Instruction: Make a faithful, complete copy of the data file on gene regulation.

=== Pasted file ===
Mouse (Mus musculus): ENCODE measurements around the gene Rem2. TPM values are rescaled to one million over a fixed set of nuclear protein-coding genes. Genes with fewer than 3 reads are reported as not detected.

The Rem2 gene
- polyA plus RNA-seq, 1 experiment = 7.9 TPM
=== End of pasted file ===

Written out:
Mouse (Mus musculus): ENCODE measurements around the gene Rem2. TPM values are rescaled to one million over a fixed set of nuclear protein-coding genes. Genes with fewer than 3 reads are reported as not detected.

The Rem2 gene
- polyA plus RNA-seq, 1 experiment = 7.9 TPM